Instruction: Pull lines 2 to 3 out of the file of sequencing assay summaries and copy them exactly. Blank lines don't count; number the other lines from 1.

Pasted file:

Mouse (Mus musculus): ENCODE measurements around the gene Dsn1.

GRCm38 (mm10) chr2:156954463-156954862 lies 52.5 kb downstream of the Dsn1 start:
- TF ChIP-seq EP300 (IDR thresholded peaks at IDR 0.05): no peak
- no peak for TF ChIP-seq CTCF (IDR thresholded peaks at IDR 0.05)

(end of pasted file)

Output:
GRCm38 (mm10) chr2:156954463-156954862 lies 52.5 kb downstream of the Dsn1 start:
- TF ChIP-seq EP300 (IDR thresholded peaks at IDR 0.05): no peak